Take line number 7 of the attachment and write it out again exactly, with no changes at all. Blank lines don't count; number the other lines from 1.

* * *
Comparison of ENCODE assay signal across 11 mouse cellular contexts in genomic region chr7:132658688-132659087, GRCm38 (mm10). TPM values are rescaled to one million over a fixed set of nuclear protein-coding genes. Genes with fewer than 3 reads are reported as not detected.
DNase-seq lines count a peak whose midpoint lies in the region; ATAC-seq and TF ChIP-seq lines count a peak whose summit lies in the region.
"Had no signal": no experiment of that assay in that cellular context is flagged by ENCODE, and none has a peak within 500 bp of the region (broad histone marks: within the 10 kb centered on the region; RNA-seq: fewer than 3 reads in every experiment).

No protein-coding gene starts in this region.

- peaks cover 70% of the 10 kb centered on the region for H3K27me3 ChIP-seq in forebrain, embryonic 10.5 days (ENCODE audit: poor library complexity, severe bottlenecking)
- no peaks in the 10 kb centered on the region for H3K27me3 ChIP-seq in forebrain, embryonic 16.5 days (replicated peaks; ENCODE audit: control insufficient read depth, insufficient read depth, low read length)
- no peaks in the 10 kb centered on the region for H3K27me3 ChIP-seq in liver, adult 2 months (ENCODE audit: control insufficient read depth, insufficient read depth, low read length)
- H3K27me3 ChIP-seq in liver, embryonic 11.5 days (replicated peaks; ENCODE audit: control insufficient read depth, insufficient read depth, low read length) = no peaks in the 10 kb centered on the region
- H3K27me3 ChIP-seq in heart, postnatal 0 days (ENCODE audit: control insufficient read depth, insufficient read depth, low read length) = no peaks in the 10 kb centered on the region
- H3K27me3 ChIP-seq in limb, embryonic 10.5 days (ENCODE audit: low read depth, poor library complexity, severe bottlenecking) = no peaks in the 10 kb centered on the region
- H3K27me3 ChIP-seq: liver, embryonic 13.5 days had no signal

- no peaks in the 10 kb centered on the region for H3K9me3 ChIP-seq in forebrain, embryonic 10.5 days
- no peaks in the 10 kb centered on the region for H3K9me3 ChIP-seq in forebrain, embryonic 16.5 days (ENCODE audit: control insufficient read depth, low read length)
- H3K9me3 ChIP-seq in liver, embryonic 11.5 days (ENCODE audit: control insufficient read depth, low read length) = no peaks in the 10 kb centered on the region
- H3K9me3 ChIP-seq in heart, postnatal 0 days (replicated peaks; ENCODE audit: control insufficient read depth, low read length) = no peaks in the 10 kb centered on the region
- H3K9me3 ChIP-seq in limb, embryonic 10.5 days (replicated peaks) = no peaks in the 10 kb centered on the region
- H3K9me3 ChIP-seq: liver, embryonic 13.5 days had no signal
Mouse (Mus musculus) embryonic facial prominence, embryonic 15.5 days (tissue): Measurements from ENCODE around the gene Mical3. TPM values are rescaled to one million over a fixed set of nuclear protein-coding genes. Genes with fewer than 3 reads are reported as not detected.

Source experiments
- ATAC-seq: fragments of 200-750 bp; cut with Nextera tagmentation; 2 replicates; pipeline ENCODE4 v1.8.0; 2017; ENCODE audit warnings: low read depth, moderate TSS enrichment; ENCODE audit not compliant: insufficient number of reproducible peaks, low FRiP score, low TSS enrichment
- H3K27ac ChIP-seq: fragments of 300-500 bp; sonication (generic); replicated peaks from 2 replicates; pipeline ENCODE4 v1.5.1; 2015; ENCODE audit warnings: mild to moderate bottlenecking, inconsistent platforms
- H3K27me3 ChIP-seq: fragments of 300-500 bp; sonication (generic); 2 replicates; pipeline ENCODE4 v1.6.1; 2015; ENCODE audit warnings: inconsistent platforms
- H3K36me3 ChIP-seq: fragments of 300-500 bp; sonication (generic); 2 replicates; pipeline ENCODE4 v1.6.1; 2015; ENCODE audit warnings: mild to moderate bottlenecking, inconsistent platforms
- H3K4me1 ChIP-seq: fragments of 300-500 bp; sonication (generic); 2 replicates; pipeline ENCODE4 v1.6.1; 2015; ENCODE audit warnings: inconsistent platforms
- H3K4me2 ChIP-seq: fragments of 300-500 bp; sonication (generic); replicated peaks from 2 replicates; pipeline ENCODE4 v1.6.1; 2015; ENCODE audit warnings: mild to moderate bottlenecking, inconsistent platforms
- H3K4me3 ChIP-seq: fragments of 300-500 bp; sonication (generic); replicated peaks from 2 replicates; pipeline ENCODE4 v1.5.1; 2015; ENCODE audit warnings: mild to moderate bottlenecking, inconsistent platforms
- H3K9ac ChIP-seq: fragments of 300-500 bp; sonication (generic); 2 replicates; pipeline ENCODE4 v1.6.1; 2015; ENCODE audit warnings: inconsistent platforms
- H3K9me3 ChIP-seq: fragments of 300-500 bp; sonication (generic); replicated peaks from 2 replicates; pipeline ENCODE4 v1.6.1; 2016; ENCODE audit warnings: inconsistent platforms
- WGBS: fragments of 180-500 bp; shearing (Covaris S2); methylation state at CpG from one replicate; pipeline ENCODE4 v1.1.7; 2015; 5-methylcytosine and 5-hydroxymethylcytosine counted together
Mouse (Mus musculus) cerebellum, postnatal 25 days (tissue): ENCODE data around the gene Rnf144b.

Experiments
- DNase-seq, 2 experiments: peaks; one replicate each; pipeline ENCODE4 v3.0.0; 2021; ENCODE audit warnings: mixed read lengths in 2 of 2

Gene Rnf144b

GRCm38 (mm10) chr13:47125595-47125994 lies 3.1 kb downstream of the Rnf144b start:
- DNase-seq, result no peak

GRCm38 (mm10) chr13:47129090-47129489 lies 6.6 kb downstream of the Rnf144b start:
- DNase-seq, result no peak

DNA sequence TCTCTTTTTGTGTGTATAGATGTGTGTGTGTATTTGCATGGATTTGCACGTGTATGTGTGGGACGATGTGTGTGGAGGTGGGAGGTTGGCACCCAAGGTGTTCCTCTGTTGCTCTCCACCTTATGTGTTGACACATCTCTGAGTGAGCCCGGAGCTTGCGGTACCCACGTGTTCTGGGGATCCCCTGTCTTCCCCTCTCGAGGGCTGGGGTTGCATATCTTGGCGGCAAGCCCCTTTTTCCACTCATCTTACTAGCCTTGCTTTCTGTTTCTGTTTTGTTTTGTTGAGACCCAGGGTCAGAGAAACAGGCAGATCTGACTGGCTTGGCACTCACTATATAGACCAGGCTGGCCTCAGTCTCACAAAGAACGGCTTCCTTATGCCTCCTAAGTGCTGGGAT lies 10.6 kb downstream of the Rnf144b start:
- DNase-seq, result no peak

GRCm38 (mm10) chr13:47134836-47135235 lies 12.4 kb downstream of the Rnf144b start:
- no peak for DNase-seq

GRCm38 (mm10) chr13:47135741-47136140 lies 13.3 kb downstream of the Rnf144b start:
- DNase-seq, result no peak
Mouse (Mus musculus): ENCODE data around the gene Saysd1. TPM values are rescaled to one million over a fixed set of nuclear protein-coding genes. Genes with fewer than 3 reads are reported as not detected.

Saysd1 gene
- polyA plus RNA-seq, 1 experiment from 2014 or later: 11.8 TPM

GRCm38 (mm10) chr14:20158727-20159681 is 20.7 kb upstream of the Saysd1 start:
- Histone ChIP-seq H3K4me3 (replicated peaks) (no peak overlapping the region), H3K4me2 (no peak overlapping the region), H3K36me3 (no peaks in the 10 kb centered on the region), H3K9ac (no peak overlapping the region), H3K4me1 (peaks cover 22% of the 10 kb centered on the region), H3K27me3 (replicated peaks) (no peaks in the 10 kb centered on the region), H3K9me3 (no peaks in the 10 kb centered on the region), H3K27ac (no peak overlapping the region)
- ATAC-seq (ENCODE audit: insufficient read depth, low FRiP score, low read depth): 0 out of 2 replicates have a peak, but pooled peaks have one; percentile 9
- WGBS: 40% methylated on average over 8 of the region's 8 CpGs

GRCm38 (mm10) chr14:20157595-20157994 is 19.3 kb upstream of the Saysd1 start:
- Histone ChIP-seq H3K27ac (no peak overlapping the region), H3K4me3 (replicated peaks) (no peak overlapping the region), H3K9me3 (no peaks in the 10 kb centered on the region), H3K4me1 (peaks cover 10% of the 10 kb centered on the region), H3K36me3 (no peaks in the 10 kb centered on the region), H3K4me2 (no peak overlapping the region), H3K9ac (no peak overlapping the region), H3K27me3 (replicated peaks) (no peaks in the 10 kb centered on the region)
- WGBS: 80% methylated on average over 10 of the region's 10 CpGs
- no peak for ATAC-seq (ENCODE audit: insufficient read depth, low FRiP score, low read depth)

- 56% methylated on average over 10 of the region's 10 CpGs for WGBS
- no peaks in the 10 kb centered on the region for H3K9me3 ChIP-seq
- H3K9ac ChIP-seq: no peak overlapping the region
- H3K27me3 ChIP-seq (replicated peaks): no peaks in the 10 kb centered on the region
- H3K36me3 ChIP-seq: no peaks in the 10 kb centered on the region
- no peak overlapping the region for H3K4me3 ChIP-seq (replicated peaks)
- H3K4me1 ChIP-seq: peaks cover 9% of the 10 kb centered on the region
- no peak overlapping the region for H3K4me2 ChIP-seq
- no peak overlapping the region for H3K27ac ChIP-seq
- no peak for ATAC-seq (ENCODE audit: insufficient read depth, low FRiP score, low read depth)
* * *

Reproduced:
- no peaks in the 10 kb centered on the region for H3K27me3 ChIP-seq in liver, adult 2 months (ENCODE audit: control insufficient read depth, insufficient read depth, low read length)